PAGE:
This is the view when you finally get to the col.
adam d

closer to waves than rock
Nov 3, 2009 - 01:15am PT
argh, the cables etc on the pigeon/snowpatch col is a HORRIBLE idea.

[edit...clearly pigeon is in the middle of the snowpatch/bugaboo col in this pic and this is the col of the proposed cables. oops.]

(another shot of the col...from near crescent tower I think)


Mountain climber
Monrovia, CA
Topic Author's Reply - Nov 3, 2009 - 01:53am PT
The top of the chimney in your pack-hauling shot we found rather
interesting with it having a nice coating a ice. Not to worry,
it was Alan-the-Scot's lead.

Bugaboo Rodentae

After being driven from a point near the top of Snowpatch by lightning and a torrent we repaired to our tent near the hut about midnight. In the wee hours I became aware of an intruder inside our tent! Not in a mood to be trifled with by a lower life form a Keystone Cops charade ensued with the three of us pursuing said varmint who raced around looking for his entry point. It was probably good that he eventually found it.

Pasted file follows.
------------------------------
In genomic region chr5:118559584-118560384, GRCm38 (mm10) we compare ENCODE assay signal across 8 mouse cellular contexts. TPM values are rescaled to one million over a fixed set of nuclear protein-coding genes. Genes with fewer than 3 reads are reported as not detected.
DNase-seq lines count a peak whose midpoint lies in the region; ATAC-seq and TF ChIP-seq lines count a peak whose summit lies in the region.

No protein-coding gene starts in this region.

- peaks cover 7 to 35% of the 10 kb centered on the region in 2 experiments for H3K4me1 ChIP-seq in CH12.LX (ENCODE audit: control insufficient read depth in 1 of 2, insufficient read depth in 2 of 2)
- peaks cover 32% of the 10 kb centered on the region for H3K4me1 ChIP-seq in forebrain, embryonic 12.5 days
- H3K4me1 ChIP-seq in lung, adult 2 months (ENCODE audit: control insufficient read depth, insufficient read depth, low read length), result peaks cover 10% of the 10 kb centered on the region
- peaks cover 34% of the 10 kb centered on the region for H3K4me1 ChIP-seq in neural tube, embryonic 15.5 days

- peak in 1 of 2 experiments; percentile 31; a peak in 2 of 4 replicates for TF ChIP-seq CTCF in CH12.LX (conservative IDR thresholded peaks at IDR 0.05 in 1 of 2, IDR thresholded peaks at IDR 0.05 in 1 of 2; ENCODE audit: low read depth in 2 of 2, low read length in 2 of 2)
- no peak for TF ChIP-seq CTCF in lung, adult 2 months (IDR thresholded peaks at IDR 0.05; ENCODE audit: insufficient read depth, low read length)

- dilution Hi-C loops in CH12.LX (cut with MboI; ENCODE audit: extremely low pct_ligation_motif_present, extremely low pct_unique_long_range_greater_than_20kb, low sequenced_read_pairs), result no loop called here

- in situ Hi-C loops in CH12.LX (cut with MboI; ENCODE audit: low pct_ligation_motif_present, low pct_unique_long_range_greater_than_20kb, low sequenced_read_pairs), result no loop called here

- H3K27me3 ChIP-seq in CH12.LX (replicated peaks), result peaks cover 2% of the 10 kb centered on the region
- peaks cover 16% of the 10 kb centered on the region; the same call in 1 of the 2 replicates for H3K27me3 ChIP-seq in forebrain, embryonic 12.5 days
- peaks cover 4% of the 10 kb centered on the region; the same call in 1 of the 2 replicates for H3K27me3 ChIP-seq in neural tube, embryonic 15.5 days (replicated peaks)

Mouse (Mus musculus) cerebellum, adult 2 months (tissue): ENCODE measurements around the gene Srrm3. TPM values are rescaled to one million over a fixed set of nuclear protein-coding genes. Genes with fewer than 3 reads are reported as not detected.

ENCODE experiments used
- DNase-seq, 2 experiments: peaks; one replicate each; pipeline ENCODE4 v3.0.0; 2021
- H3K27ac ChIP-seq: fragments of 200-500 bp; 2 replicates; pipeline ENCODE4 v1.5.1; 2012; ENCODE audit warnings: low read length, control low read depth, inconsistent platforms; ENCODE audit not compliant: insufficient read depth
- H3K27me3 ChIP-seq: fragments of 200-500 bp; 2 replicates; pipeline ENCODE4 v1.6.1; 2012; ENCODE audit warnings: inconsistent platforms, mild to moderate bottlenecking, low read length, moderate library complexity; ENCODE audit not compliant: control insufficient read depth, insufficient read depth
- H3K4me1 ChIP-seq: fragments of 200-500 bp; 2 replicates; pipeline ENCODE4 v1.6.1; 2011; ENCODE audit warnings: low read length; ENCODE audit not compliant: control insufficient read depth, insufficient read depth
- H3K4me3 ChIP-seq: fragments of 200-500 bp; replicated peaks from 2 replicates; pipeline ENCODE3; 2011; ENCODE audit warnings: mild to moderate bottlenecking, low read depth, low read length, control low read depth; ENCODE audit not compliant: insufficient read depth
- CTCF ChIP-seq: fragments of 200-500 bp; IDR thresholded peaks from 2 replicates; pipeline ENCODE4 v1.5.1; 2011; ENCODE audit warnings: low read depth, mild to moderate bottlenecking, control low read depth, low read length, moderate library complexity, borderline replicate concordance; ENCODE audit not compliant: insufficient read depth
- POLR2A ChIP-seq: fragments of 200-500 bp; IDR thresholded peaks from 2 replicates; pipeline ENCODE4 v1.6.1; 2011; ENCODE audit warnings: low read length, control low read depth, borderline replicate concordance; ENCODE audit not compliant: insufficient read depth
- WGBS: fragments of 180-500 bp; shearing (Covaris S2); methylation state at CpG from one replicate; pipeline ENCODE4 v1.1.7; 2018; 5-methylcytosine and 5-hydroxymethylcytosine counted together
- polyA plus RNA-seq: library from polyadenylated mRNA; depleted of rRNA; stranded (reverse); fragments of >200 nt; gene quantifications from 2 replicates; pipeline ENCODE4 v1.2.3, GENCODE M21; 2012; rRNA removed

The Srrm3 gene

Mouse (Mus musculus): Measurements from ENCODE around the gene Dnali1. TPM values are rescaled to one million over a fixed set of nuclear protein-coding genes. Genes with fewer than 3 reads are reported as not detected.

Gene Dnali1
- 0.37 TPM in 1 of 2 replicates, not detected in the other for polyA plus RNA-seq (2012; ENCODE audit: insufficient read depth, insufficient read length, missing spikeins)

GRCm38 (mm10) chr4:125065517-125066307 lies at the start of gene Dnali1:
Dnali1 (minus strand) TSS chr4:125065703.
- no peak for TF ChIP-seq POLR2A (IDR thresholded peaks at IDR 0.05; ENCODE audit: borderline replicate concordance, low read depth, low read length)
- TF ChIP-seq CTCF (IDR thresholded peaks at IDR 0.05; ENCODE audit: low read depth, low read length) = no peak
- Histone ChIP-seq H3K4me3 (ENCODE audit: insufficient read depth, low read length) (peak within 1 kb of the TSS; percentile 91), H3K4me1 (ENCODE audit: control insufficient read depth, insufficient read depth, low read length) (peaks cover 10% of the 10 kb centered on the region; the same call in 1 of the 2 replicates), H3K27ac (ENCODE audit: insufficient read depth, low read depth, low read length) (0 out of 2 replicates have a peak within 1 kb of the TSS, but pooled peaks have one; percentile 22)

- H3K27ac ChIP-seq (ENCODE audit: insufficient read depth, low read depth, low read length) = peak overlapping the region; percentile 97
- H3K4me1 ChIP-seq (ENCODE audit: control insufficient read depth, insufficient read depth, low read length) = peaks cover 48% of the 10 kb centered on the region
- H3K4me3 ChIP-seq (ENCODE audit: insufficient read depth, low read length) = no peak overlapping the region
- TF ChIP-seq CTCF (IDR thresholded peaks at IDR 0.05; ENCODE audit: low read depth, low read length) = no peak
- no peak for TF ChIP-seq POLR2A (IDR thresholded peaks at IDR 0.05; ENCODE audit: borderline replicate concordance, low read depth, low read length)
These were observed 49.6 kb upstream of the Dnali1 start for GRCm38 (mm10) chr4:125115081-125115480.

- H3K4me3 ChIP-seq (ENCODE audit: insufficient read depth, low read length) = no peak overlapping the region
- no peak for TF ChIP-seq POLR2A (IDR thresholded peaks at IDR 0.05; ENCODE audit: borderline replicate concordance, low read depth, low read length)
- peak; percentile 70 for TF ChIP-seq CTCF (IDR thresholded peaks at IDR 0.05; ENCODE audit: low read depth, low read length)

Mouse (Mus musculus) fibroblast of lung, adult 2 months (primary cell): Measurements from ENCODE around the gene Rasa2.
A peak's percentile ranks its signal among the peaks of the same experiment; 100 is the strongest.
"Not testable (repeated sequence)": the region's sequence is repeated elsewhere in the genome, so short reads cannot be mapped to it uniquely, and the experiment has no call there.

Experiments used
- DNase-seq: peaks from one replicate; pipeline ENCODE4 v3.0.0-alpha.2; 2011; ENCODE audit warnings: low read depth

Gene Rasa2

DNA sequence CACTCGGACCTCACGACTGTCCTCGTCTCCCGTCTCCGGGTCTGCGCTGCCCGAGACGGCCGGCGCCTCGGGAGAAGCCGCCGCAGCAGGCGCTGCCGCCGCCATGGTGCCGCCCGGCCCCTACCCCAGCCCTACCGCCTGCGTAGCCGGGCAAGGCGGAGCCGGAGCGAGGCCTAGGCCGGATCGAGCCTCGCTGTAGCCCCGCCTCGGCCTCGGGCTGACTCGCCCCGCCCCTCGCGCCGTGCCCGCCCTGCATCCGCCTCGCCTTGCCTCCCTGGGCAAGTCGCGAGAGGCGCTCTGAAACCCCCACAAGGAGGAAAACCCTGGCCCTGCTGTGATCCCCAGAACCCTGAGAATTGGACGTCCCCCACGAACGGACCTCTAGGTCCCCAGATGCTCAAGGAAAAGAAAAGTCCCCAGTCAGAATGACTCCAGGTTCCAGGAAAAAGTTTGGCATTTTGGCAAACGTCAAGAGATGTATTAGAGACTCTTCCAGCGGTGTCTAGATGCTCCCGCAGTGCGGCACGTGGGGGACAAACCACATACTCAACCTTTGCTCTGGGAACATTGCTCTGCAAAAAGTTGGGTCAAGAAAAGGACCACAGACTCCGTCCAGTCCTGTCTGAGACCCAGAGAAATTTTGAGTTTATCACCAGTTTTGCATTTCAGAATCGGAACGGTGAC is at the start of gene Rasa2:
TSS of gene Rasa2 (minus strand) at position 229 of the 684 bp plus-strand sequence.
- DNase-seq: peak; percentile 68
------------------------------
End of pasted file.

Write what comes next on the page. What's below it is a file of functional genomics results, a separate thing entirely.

The next morning, about 10 AM, we ambled over to the hut to lounge in the sun. Just as a group of hikers appeared so too did our previous night's tormenter, or at the least one of his siblings. He hopped up on a rock a good 12 meters away as if to mock us. I arose from supine to sitting and grabbed a missile at hand and invoked all that years of pitching baseball had bestowed upon me. It was a clean head shot of stunning efficacy which garnered nary a comment from the onlookers. We slept well that night.



Trad climber
Hollywood, CA
Nov 3, 2009 - 04:06am PT
Great post. Oh those pics.

East of Seattle
Nov 3, 2009 - 08:49am PT